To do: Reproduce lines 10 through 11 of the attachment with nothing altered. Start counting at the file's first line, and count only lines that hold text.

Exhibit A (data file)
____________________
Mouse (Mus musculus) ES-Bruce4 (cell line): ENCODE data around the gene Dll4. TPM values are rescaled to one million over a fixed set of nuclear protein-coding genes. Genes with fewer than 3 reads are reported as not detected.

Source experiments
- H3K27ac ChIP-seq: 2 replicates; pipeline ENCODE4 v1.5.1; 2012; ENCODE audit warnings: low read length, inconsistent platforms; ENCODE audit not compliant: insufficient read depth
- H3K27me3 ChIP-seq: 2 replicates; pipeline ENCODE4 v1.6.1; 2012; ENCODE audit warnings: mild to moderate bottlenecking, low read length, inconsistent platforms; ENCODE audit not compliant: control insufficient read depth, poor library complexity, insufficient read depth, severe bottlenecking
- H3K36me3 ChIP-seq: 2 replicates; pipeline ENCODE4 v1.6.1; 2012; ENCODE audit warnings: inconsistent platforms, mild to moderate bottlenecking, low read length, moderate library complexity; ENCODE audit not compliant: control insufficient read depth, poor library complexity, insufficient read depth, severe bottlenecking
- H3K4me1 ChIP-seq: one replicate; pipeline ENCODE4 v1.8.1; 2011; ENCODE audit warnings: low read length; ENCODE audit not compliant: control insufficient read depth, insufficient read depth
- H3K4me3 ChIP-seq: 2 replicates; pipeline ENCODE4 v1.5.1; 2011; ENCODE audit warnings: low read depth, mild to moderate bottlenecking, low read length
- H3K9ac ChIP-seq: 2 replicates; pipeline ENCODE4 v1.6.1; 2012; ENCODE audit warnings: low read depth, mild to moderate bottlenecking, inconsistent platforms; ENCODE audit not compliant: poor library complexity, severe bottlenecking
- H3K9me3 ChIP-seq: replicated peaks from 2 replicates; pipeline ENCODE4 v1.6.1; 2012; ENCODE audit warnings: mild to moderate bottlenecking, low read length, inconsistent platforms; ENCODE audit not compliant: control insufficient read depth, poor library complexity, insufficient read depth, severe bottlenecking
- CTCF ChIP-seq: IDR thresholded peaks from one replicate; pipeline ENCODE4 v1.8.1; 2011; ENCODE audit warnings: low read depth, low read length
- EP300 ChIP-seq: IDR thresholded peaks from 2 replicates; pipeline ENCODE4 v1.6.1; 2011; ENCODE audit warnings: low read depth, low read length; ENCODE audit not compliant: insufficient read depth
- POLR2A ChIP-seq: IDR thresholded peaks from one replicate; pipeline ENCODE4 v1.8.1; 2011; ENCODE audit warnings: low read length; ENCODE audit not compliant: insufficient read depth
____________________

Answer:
- CTCF ChIP-seq: IDR thresholded peaks from one replicate; pipeline ENCODE4 v1.8.1; 2011; ENCODE audit warnings: low read depth, low read length
- EP300 ChIP-seq: IDR thresholded peaks from 2 replicates; pipeline ENCODE4 v1.6.1; 2011; ENCODE audit warnings: low read depth, low read length; ENCODE audit not compliant: insufficient read depth